When you are meeting people for the first time approach with a genuine interest in who they are. This is often contagious and you will have better conversations and lasting connections. The best and most effective communicators are always good listeners. If you are able to master the art of listening, you are probably headed toward networking success.

Remember their name and use it often in your conversation.

Smile Often

People who smile often are more likeable.  Smiling is one sure way to make a good first impression.  It will allow the other person to put their guards down, be more inviting, and also help the person to be more receptive.

Become Known for Helping

The easiest way to network? Become a resource.
Whatever you have that you can offer to others, start with that.  Be of value. Offering to help others is a great way to make friends.

And when you need help, ask for it. So often we talk ourselves out of asking for help when the person would actually be delighted to help us.

  • Become known for what you give away (information, introductions, expertise, support, resources, etc.).
  • Focus on helping others solve their problems and they’ll want you around. Give before you ask and be generous.

Follow Up

The most important part of attending and networking at a conferences, conventions or tradeshows happens after the event. The follow up. This is where you start to strengthen the relationship.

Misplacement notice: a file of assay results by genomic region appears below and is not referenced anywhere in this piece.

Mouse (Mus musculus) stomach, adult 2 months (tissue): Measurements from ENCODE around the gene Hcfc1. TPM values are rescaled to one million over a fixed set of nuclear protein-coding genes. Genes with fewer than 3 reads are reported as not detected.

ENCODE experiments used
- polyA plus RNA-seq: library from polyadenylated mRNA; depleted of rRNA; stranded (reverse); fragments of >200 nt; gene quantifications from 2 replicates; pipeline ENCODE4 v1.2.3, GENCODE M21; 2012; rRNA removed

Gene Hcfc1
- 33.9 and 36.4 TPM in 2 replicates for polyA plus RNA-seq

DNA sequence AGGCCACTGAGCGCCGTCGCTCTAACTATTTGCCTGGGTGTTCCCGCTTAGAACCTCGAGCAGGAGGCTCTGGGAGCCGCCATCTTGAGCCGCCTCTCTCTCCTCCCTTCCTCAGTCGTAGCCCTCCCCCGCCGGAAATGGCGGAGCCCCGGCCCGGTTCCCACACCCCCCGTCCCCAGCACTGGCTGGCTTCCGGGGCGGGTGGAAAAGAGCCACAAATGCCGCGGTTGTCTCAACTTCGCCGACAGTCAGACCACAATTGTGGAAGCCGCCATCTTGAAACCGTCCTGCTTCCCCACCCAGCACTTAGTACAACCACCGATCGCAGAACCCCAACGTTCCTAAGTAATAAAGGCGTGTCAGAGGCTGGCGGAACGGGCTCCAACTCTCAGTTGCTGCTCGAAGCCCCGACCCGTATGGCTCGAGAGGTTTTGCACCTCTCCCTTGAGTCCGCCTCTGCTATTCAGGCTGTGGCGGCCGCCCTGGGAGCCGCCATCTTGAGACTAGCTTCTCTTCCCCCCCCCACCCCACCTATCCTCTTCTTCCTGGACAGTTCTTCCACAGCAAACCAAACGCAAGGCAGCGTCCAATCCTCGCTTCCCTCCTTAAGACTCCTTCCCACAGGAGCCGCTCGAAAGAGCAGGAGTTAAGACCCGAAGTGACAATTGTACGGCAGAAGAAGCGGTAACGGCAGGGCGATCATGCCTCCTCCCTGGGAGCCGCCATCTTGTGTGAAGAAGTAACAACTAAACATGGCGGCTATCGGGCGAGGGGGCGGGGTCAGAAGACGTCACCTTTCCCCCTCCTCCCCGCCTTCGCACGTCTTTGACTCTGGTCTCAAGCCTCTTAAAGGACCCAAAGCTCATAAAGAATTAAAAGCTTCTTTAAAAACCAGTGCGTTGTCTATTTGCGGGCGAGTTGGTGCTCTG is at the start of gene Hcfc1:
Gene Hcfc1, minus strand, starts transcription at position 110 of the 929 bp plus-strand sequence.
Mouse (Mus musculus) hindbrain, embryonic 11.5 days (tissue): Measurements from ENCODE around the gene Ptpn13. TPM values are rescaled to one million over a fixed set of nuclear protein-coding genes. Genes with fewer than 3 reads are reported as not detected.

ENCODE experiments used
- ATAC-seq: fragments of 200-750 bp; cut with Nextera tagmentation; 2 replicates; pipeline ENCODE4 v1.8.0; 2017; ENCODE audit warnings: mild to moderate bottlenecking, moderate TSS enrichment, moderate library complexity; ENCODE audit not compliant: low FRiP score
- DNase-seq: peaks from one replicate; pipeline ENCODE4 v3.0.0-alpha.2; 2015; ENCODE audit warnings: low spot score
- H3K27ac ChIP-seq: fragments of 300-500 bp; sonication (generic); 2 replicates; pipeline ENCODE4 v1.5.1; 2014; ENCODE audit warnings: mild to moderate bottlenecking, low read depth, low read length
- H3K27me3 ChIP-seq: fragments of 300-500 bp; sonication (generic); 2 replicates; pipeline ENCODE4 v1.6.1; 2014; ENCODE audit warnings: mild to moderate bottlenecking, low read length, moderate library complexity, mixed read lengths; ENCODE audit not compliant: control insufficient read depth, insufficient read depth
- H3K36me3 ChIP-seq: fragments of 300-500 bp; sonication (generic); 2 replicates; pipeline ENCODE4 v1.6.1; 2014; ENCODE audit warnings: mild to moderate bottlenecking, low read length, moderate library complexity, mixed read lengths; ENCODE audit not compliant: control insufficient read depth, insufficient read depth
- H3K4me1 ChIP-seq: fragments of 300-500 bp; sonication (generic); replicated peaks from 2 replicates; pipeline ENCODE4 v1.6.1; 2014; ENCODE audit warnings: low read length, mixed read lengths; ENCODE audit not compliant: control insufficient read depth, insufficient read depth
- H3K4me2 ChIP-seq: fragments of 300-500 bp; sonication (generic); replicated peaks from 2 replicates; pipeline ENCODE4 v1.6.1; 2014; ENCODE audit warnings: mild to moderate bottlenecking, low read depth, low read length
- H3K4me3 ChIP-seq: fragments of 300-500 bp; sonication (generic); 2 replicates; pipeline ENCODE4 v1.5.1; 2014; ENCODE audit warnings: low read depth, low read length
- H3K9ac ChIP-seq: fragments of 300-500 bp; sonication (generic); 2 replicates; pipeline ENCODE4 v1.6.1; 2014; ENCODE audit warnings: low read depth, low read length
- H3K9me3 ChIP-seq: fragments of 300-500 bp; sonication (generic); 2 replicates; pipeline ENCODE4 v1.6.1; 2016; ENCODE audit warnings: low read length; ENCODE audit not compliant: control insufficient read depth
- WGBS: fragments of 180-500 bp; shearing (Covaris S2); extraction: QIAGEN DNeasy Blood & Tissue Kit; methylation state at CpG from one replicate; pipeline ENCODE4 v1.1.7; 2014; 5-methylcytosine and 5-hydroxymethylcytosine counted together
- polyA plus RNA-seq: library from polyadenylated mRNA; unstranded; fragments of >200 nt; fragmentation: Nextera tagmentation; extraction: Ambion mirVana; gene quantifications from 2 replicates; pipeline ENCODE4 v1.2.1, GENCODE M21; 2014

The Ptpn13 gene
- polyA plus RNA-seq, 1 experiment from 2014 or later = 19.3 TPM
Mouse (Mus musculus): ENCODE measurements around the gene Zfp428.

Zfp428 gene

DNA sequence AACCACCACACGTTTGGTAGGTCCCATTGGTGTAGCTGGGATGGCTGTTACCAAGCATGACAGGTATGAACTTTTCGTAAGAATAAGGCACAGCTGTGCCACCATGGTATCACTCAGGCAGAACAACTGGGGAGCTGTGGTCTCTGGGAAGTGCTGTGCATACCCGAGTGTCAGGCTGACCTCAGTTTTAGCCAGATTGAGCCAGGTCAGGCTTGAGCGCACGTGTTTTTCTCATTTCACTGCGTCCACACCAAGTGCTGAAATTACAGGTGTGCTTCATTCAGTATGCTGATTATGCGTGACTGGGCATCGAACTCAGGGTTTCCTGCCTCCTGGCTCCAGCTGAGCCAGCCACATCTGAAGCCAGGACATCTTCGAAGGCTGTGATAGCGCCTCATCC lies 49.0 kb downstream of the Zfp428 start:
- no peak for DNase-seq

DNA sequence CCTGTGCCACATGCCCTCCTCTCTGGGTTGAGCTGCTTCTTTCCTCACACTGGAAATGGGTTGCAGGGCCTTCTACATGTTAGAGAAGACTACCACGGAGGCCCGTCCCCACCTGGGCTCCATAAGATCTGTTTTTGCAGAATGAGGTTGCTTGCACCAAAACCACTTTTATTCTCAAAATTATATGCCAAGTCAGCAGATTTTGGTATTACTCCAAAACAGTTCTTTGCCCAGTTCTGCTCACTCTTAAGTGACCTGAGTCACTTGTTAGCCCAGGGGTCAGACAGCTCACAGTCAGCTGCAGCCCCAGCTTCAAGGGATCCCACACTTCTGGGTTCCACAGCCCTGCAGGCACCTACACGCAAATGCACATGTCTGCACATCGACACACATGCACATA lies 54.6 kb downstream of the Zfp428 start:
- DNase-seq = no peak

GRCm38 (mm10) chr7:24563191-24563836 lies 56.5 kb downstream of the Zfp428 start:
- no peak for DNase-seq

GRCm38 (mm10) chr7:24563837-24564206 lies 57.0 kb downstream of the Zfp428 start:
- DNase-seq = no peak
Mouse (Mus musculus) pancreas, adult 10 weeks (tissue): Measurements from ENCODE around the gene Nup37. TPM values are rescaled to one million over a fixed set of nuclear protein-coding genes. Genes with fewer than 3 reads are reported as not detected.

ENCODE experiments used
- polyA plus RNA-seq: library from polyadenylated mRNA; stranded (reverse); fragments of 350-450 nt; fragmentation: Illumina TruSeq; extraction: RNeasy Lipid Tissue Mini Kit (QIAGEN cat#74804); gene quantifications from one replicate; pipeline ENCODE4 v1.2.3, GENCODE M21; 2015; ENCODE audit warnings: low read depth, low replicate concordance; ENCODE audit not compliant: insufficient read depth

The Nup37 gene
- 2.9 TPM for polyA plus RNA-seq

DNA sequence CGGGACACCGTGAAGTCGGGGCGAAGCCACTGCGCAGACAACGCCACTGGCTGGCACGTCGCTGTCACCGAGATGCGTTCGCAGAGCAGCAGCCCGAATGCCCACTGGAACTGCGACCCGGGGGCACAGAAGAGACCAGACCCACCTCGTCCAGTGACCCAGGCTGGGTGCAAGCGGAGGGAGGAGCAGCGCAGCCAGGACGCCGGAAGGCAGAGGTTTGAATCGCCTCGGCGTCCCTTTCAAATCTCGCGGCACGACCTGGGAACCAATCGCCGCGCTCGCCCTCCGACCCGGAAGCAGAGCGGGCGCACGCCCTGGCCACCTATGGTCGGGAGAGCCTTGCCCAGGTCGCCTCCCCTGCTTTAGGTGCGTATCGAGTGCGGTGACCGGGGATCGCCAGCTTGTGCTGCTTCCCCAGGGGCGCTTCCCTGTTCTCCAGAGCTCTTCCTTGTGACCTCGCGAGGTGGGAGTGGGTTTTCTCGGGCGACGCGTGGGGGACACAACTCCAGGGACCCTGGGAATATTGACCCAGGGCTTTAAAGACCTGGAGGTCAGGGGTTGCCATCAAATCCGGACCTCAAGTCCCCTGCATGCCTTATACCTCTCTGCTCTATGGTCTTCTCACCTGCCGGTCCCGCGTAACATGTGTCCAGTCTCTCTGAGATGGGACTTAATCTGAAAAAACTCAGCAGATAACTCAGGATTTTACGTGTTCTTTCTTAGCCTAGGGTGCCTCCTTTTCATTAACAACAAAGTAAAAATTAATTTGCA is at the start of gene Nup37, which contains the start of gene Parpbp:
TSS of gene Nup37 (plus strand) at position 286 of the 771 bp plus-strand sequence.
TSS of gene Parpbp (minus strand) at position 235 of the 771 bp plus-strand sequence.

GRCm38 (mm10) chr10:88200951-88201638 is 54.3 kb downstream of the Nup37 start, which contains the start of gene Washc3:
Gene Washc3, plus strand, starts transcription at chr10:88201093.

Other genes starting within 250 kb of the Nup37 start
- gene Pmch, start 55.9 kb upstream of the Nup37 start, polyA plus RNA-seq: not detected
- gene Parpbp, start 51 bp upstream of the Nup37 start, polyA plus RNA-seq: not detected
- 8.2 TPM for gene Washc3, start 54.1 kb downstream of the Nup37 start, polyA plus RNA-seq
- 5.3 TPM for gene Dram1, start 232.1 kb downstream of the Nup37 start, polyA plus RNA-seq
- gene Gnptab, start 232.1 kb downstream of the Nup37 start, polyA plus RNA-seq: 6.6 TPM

Follow up is crucial to the process of turning some of your new contacts into prospects and some of those prospects into a sale, new investor, a new hire or new job.

Regardless of the type of networking, the key is quickly turning those new contacts into active connections in your network. Do this by practicing 24-hour follow-up. Reach out to new contacts (via e-mail is easiest) within a day of first meeting them. Mention the specifics of your conversation and the next steps you discussed.

A network lives and thrives only when it is used. A good way to begin is to make a simple request or take the initiative to connect two people who would benefit from meeting each other.

Where to Network

  • Conventions, conferences, summits, tradeshows and networking events are a perfect place to build a network
  • Join professional organizations: Spend time with people who already operate in the circles you want to enter. Professional organizations will give you access to people who can give advice, make introductions, or supply other valuable opportunities that help you get through the inevitable challenges you’ll face as you scale your business.
  • Stay in touch with your local community. You might be surprised to learn how many other small-business owners live in your area. Building and then strengthening relationships and partnerships with other small-business owners in your local community can only help drive business for you and the rest of your peers.